Different online backup providers often choose different focuses to use to promote their services. With Cyphertite, it’s abundantly clear that this focus is security. So, if unbreakable encryption is what you’re looking for, this service is worth a quick look.
However, the solution does have a worryingly “unfinished” feel and, as such, it’s fair to say that this open-source solution is more suited to enthusiasts and those willing to “read the manual.” Cyphertite simply doesn’t hold users by the hand in the way that many online backup solutions do. Furthermore, the Windows software is buggy and primitive and the Mac software wasn’t complete at the time of writing, making this only truly worth a look for security-conscious techies.
US-based Cypertite describe their service as “high security online backup.” They also offer a very generous 8GB of free storage, considerably more than the 2GB provided by Dropbox or the 5GB provided by SugarSync.
It’s important to understand what Cyphertite is and (perhaps more importantly) what it isn’t. This isn’t really a polished, consumer-level service – at least certainly not at the time of writing. The Windows version is in beta, according to the provider’s wiki, with the vendor saying that “we cannot verify every option will work as expected.” In addition, there wasn’t a Mac version of the software ready at all at the time of writing.
So, on this basis, technical novices with simple requirements may prefer to use a product where a little more focus has gone into ease-of-use. Enthusiasts may wish to give this a try, especially given the free allowance, but the software needs a lot more work before we’d feel ready to recommend it.
Many online backup providers offer a certain amount of free data storage. Cyphertite are particularly kind in this respect, with 8GB of free storage open to all at no cost.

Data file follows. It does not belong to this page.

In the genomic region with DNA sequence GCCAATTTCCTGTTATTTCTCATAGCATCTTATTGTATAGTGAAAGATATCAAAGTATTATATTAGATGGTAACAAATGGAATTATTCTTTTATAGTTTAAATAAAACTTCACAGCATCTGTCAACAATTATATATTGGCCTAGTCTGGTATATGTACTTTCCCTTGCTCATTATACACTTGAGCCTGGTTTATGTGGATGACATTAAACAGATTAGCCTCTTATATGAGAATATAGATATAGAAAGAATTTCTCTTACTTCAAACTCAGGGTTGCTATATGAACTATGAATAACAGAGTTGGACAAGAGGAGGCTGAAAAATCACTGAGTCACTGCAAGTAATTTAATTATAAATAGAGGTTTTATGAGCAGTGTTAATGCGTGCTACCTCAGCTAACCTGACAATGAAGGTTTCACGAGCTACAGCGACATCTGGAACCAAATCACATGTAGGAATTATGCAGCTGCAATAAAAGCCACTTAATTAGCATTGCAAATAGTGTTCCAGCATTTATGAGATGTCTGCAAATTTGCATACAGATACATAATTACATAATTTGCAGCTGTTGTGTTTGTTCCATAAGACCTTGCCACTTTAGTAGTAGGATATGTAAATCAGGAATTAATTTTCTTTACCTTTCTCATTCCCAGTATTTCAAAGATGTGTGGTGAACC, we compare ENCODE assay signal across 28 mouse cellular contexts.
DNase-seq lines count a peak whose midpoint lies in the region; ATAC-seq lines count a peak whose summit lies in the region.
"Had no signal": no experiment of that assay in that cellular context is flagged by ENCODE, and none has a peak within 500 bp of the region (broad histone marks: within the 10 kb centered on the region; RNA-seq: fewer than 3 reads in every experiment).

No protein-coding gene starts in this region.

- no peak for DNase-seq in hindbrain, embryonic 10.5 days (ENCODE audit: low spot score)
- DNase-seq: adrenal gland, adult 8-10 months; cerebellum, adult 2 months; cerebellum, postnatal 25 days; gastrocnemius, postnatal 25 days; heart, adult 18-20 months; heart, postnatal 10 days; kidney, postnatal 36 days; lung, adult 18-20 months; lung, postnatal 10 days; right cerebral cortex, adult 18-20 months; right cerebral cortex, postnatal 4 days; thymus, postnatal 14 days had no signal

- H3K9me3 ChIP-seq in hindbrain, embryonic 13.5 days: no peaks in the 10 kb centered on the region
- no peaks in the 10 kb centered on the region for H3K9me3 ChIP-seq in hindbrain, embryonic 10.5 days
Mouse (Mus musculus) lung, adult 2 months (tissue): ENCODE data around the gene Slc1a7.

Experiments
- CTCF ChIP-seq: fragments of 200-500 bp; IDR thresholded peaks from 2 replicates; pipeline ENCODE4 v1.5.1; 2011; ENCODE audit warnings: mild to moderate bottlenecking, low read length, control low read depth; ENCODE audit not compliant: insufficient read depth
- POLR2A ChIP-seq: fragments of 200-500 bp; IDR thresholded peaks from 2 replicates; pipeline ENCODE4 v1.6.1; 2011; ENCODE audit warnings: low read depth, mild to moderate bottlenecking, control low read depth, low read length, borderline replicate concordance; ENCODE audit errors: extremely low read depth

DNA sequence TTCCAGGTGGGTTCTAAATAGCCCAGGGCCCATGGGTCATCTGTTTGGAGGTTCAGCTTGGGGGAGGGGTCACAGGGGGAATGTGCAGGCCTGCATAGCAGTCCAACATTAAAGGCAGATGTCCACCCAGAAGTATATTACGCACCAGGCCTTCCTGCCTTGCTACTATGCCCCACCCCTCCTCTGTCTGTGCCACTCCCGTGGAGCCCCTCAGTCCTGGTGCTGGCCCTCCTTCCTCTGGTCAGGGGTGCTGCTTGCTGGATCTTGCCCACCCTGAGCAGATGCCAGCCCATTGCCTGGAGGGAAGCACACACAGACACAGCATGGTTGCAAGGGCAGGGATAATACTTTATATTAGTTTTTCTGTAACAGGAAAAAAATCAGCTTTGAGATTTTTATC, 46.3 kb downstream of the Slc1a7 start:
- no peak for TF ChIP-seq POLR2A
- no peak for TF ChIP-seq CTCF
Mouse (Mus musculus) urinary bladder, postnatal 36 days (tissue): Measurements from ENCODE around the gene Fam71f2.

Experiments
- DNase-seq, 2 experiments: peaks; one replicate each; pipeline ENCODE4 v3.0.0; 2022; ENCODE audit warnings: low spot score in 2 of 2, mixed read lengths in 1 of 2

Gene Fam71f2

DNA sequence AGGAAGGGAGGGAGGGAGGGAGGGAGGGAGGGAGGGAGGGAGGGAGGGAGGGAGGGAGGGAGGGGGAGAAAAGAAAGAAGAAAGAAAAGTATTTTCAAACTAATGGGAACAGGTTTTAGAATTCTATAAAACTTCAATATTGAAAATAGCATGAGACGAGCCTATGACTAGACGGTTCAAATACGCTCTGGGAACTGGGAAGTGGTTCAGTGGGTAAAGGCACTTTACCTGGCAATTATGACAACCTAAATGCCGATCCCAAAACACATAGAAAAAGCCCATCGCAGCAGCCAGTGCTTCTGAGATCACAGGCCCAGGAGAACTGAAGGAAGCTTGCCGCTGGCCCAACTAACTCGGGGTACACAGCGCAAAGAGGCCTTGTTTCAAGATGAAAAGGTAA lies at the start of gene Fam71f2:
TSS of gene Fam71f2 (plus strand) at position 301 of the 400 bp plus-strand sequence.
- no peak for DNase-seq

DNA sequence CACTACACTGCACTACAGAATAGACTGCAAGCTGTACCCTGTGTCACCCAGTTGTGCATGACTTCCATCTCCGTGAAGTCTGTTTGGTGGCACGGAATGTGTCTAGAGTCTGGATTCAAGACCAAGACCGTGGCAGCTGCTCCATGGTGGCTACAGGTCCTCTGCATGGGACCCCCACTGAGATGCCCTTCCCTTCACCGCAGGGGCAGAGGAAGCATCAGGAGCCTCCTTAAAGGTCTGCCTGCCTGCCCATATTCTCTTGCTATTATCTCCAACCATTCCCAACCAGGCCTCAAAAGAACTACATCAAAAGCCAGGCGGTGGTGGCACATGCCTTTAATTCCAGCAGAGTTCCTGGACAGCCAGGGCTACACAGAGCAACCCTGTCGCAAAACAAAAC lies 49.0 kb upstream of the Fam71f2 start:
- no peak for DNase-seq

If you need more, the chargeable options are very straightforward. Cyphertite offers an unlimited personal account for $10 per month and a “Premium” business service at 10cents per GB per month. The latter service works out to $50 per month for 500GB, which happens to be the same price charged by Dropbox.
It is worthy of note that the “Premium service,” aimed at enterprise customers includes free deployment consultation, faster transfer speeds and priority support – although what the latter means in terms of response times is not clear.
The unlimited nature of the $10 per month home-user service is a big plus point for those with a significant amount of data to backup.
If you wish to upgrade to a chargeable service, you must pay by Visa, Mastercard, American Express or Discover.
The features included in Cyphertite’s service are actually quite hard to ascertain, as the website content focuses on security and encryption more than anything else! These elements are worthy of mention, however.
Cyphertite go to great lengths to ensue the security of client data, and emphasise that their open-source encryption methods can be independently verified. In addition, it’s made clear that once data is stored within the service, it is completely inaccessible to the Cypertite team.
We needed to download the Windows client software and begin using it before we could determine the other features available. The key functionality we discovered was as follows:
Right-click backup: Cyphertite integrates with Windows and adds a Cyphertite option to the context-sensitive right-click menu. This provides you with an easy way to quickly “push” a file up to your online backup service.
Cyphertite Folder: The Cyphertite folder is added to your “computer” menu, providing easy access to all of the files that have been uploaded to the online backup service.
Hardware Independent Restore: It’s possible to access the files uploaded to Cyphertite on any compatible computer, provided you have your username and password. However, it’s important to note that this isn’t the same as “bare metal restore” where you can backup your whole computer and restore the image to new hardware.